It is the title that Keith Murphy has chosen for a recording which includes music with elements of his Newfoundland, Scottish, and Irish heritage, his time living in New England, and his love for the Francophone music of Canada and Vermont.
Murphy is a top class guitarist who has worked with a range of leading musicians of the Celtic tradition and beyond. He is also a fine singer with a nuanced sense of ways to integrate word and note as he sings and plays. Each of the ten tracks on Land of Fish and Seals offers differing ways to appreciate his gifts of interpretation. The songs range from the formal language of the title track to the lively dance of Isabeau s’y promene to the haunting, quiet beauty of Crossing the bar (arranged by Rani Arbo, who sings harmony with Murphy on the piece). The Thistle and the Rose is an upbeat bit of Celtic celebration. Go From My Window is a fast paced Newfoundland take on the classic folk song story of a lover visiting secretly by night. Murphy puts his own stamp on Bob Dylan’s Girl from the North Country, too. The ten tracks all work together as a journey through time, place, and culture. If you’ve not yet heard Keith Murphy’s music, Land of Fish and Seals is a fine place to begin.
Catherine MacLellan is a gifted storyteller in word and music, too. She comes from Prince Edward Island, a bit south of Murphy’s Newfoundland, though also in Atlantic Canada. Her work and life have taken her to many parts of her native land as well as across the world, as is often the case with musicians. Her award winning album The Raven’s Sun holds many songs of change framed in landscape and emotion.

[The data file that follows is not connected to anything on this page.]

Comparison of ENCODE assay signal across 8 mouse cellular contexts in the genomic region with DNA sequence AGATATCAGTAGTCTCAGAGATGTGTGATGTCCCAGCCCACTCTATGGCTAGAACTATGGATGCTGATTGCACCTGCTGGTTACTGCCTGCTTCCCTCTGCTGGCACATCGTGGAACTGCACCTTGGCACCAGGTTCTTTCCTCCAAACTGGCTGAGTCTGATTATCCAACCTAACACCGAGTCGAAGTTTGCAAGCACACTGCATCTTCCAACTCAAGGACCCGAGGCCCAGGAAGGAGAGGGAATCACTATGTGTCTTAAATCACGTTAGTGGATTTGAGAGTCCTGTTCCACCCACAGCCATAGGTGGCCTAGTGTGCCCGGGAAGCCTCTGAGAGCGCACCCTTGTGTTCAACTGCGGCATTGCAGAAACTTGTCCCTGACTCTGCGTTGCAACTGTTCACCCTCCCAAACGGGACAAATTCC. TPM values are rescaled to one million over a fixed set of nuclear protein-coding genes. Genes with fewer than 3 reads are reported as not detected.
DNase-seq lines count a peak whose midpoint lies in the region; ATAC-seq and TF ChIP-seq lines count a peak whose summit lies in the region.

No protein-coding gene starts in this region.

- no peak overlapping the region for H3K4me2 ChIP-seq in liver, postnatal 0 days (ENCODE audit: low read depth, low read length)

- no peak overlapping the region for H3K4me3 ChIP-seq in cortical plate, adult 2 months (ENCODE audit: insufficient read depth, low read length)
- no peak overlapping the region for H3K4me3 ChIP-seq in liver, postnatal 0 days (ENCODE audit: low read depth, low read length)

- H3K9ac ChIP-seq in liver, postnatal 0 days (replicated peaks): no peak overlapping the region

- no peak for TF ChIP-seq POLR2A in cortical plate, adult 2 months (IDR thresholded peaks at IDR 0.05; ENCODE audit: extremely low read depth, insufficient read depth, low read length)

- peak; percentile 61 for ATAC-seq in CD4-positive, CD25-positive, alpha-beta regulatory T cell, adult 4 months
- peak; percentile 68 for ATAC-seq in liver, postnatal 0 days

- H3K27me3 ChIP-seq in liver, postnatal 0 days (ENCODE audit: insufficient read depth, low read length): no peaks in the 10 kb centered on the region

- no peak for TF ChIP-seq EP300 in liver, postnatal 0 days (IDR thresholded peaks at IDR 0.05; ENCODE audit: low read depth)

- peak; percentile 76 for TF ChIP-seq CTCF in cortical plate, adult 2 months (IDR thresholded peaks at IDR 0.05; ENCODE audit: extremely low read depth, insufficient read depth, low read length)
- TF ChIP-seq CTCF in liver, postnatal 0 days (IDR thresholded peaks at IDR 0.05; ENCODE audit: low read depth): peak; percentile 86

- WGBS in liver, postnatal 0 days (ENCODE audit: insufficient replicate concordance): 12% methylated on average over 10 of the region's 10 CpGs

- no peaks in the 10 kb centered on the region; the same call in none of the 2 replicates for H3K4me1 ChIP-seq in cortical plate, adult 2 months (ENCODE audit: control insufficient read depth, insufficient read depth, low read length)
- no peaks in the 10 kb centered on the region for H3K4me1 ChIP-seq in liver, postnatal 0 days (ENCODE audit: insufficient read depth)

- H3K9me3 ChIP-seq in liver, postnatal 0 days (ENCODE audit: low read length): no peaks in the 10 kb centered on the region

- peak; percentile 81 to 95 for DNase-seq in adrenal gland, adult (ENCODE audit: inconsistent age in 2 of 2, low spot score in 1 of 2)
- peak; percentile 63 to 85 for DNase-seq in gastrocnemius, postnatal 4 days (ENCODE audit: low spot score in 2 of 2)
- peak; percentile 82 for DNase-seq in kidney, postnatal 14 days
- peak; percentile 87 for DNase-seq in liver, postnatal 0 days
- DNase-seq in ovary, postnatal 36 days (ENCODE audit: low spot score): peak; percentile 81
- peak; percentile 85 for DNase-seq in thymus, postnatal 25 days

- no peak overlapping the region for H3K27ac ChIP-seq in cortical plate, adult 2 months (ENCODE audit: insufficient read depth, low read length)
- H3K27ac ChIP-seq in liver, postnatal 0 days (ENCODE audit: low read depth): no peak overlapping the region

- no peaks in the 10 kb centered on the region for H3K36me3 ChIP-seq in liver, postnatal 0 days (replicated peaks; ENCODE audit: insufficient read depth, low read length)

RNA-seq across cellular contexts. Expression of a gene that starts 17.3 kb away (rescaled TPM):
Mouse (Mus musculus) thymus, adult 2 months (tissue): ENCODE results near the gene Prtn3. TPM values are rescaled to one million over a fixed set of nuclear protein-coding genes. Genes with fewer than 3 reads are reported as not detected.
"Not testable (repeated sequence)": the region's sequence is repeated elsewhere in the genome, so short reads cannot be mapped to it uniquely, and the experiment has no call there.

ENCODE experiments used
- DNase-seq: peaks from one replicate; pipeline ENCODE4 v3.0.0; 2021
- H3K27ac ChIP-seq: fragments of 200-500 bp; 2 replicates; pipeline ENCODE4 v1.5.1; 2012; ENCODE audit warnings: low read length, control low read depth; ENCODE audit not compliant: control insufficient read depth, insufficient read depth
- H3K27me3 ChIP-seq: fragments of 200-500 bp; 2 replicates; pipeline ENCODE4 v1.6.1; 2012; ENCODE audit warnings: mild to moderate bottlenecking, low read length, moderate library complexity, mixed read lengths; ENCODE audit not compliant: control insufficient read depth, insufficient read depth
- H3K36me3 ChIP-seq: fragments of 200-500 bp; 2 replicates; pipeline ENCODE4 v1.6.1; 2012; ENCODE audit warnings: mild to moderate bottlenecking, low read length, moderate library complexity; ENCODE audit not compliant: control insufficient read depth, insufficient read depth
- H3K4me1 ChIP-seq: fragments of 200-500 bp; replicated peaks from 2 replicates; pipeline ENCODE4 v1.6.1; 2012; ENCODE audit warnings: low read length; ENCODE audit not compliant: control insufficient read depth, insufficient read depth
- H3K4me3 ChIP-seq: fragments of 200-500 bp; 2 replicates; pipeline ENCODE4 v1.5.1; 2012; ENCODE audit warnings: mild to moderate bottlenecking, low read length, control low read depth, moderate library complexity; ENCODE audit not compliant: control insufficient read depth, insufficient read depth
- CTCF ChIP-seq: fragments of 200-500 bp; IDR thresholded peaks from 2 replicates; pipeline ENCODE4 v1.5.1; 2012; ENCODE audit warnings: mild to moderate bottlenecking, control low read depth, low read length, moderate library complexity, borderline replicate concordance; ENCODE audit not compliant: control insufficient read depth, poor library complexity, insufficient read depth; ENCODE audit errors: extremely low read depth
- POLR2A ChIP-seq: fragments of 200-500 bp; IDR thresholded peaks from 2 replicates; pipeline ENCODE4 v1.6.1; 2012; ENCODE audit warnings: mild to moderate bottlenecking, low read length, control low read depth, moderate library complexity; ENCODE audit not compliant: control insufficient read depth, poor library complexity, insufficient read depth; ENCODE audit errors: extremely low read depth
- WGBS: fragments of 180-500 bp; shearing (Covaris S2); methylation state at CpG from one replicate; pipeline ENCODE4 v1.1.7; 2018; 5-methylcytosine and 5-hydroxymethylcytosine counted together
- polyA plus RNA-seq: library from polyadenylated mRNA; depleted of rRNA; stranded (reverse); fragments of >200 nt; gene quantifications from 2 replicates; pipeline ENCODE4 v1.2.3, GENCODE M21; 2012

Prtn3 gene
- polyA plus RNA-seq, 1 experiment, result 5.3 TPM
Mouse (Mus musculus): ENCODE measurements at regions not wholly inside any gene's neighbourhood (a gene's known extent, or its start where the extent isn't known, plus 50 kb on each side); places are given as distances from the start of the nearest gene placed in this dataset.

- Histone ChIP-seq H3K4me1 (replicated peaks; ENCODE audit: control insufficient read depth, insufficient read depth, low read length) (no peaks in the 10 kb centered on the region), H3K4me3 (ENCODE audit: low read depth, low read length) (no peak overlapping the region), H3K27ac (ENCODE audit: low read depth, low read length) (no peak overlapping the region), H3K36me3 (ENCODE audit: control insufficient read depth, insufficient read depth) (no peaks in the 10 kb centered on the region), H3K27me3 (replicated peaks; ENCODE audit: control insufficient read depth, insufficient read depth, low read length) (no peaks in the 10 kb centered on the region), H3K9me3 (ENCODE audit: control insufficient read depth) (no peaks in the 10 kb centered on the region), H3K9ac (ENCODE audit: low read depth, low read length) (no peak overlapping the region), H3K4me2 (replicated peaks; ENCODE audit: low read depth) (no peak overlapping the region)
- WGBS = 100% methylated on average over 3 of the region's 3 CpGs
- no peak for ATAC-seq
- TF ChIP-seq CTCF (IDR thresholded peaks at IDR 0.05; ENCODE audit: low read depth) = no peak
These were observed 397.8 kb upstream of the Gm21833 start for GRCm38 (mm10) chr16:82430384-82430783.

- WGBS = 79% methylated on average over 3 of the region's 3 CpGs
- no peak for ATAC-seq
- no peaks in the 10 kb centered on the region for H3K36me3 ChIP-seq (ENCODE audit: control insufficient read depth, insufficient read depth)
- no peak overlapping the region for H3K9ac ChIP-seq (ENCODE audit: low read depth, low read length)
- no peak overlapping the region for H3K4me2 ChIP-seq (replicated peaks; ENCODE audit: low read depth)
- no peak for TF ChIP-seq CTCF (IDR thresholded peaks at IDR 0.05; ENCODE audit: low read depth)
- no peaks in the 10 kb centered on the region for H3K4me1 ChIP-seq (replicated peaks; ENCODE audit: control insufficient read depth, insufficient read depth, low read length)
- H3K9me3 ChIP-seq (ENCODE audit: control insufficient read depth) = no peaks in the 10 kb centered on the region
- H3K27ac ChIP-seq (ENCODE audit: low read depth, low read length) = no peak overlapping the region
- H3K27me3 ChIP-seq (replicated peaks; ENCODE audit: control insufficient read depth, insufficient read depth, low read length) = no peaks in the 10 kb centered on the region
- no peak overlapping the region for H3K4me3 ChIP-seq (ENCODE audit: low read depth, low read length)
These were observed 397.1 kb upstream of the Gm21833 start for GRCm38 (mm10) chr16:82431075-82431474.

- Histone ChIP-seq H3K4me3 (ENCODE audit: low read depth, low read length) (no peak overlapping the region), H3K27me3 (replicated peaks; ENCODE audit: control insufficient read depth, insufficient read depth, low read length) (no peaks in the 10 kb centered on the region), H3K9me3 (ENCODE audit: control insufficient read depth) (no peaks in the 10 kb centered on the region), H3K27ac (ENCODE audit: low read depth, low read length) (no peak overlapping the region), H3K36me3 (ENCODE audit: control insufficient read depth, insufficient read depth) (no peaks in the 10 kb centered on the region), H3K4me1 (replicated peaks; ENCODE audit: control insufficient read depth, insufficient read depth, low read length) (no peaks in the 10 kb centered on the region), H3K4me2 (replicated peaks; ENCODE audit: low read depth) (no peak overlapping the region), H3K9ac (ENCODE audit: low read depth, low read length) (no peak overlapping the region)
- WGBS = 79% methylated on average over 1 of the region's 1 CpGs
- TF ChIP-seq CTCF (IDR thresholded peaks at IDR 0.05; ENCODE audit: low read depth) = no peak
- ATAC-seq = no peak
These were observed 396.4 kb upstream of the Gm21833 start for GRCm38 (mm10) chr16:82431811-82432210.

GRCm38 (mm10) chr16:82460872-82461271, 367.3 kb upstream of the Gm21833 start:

She is a singer whose gifts come through most vividly in restraint. Listen, for instance, to the ideas and emotions shared in Frost on the Hollow.
That’s not to say she doesn’t know how to create a good time with a lively song: Tell Me Luella, inspired by a family story, is fine proof that.
Speaking of family: Catherine MacLellan is a songwriter’s daughter, as well as being an excellent tunesmith herself. Her father was Gene MacLellan, whose songs you will know even if his named is not immediately familiar: think Put Your Hand in the Hand, The Call, Biding My Time, and Snowbird, the latter a career making hit for Anne Murray. Recently Catherine reached a point in her own career where she felt it right to record an album of her father’s songs. It is called If It’s Alright with You. On it are the chart making hits as well as several lesser known songs. While you do not have to know anything of other versions of the elder MacLellan’s songs to enjoy the album, if you do, you will appreciate that this is a fine and classy tribute from one songwriter to another.
There are many stories of Canada to be told in song. Listen to these recordings – and see these artists in concert if you have the opportunity – and you will come away with refreshed perspectives on those Canadian stories and, quite likely, an appetite to learn more.
Photograph of Catherine MacLellan by Jule Malet Veale; photographs of The Fretless and of Keith Murphy by Kerry Dexter, made at the Celtic Connections Festival in Glasgow by kind permission of the artists, the festival, and the venues.